Walking the line between privacy and transparency

Inequalities of power in organizations are inherent and the risk of discrimination is high. So, at Friday Pulse, we recognise the need for a design that walks a line between privacy and transparency, between psychological safety and social accountability.

Walking the line between privacy and transparency

Good design is always aligned to specific goals, which are based on assumptions about the way the world works. Our research has taught us that psychological safety is foundational to wellbeing at work. And it’s also the case that wellbeing is created in the interactions between us. It’s a product of our social worlds as much as our introspection. So, a core design goal for any wellbeing at work initiative like Friday Pulse is to protect individuals while promoting group interaction and action.

Friday Pulse is designed so it:

  • keeps individual responses to numeric questions private
  • keeps individual (non)participation private
  • shares team scores with all team members
  • shares organization scores with everyone
  • attributes names to responses from open text / comment questions

Our privacy promises to individuals are complemented by a highly transparent reporting interface for group scores and open text questions.

But, why not let people leave comments anonymously? Here are a few reasons…

  1. Friday Pulse is a tool to catalyse conversation. Rarely do we enter into a conversation with someone in everyday life who is nameless and faceless. We engage in lively interactions as people who are accountable for our feelings and who care about the outcome. This sort of adult-to-adult conversation is what Friday Pulse seeks to encourage in workplaces. We’re not saying this is always easy, but for wellbeing it remains an important goal.

  2. Anonymous open text responses are psychologically unsafe. To say something without that comment being attributed to you feels comfortable initially, but it doesn’t lead to comfort. We’re often less careful about how we phrase things when we can’t be identified and this can create more aggression and division. Even the best intentions can lead to second-guessing who said what. This second-guessing leads to wrong assumptions, which triggers confusion, frustration and distrust. As John Suler, Professor of Clinical Psychology at Rider University puts it: “It’s very easy to take this shadowy image of this other person online and start using that to create this internal dialogue where you unleash all your stuff on this other person”.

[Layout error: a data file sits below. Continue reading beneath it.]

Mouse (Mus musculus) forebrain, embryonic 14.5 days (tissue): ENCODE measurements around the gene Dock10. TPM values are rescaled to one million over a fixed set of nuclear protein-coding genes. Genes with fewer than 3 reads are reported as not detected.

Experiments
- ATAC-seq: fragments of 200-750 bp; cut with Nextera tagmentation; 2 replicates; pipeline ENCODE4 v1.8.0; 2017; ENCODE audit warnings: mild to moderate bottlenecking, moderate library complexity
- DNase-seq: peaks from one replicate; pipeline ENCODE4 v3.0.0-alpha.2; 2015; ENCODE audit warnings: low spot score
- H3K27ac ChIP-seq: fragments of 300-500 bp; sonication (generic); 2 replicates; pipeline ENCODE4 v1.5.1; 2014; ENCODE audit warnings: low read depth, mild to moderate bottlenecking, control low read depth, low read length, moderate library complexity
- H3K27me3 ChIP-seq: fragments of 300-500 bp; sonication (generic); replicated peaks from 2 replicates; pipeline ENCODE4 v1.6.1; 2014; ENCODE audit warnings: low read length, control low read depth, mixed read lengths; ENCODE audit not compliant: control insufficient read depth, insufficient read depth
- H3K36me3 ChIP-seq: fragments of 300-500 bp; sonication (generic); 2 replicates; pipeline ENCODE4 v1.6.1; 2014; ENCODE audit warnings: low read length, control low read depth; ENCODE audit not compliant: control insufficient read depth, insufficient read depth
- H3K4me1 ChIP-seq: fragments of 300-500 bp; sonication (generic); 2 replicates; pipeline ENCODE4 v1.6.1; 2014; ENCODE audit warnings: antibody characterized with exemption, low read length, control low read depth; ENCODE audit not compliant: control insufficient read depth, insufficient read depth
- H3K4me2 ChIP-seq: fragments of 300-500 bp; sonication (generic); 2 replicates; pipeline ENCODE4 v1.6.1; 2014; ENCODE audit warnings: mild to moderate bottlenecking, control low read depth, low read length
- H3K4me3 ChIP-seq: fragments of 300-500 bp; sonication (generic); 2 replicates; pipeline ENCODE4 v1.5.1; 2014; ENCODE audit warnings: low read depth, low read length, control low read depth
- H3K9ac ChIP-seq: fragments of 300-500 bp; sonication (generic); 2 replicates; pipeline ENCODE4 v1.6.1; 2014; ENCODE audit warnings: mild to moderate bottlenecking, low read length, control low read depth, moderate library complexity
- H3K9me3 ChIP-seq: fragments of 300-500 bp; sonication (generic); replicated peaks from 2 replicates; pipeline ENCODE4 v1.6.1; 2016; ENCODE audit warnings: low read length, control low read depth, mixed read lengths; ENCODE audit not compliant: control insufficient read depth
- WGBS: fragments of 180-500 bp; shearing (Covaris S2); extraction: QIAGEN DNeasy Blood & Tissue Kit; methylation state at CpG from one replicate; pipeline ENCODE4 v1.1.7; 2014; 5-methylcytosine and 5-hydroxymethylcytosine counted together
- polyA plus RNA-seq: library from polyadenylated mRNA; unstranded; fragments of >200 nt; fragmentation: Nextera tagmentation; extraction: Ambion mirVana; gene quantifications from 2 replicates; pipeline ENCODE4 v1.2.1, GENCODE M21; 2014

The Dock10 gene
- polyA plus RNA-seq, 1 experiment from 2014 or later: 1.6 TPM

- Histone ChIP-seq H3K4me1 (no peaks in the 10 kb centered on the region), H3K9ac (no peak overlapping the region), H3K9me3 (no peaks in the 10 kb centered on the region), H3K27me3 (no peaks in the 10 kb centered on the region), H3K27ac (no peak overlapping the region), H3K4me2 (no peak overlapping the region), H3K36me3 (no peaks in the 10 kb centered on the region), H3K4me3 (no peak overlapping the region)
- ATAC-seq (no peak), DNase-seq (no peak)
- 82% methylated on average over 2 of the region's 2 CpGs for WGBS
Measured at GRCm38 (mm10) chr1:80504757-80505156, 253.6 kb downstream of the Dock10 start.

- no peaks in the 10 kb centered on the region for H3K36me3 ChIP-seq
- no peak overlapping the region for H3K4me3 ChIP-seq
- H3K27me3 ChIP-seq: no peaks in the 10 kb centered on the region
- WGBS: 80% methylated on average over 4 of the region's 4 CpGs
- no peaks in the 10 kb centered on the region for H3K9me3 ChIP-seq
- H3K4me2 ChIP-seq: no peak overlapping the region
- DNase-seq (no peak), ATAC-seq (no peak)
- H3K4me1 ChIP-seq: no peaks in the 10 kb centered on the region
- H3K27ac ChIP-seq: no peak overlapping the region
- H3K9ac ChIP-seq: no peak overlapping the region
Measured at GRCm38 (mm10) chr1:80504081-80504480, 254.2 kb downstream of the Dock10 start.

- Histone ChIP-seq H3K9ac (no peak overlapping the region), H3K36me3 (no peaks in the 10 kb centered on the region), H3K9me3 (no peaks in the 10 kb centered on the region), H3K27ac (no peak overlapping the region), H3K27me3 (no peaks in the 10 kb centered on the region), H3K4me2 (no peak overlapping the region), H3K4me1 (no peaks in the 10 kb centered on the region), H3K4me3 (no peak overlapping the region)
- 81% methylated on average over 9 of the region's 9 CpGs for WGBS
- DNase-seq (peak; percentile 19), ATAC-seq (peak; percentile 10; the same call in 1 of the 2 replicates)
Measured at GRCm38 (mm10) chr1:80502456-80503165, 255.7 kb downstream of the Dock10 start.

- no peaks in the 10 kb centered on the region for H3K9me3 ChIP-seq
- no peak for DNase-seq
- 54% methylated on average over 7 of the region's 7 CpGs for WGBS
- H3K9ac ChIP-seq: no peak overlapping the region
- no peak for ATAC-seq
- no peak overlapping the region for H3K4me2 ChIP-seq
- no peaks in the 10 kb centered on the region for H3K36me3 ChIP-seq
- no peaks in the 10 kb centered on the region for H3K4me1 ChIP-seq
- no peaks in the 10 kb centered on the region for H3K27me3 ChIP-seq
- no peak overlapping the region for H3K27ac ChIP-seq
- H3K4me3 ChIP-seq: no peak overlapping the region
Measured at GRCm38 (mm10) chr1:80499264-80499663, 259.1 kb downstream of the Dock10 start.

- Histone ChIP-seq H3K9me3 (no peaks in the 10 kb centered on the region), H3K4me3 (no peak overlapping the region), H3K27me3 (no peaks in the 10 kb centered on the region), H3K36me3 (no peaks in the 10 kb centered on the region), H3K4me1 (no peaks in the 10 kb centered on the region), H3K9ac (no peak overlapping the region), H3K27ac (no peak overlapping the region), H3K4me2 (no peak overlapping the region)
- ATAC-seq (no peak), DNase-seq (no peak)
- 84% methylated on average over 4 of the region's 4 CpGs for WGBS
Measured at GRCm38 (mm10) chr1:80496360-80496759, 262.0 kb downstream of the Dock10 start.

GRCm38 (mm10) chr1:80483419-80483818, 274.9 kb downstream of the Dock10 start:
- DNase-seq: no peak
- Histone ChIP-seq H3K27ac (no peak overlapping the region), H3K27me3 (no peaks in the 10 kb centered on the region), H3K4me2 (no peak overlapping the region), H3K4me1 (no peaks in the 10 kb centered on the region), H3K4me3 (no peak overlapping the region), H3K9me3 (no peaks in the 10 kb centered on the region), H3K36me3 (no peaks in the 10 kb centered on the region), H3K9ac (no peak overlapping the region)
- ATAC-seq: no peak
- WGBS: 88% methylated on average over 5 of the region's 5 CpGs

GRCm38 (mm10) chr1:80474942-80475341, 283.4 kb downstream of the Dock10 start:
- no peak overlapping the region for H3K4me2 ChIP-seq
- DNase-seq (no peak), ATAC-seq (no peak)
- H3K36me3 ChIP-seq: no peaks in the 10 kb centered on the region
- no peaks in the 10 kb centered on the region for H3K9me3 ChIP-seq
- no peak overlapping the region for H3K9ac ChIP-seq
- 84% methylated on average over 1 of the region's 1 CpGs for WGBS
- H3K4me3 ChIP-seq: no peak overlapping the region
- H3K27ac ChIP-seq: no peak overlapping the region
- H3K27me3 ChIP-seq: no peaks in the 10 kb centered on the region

3. We know the limitations of technology to “fix” culture. Launching Friday Pulse in your company won’t fix a lack of openness in an organization’s culture, at least not immediately. It cannot plaster over the holes - the personal insecurities, the gaps in professional empathy, or the chasms of privilege. But technology can create spaces for people to grow the skills and confidence they need to have more open conversations with colleagues.

Studies show anonymity can help people to share personal information and seek support on sensitive issues. But nameless sharing does not develop a sense of togetherness, nor a shared sense of responsibility for culture.

For organizations truly concerned about issues of diversity and inclusivity, it’s necessary to complement the use of Friday Pulse with offline approaches like employee forums, employee resource groups or affiliate groups. These create the spaces for people to converse on the issues affecting them, but which they experience as marginal or counter dominant culture. This way you grant individual concerns safety in numbers, just as Friday Pulse does when it presents back team scores for happiness and culture without exposing the feelings of individuals.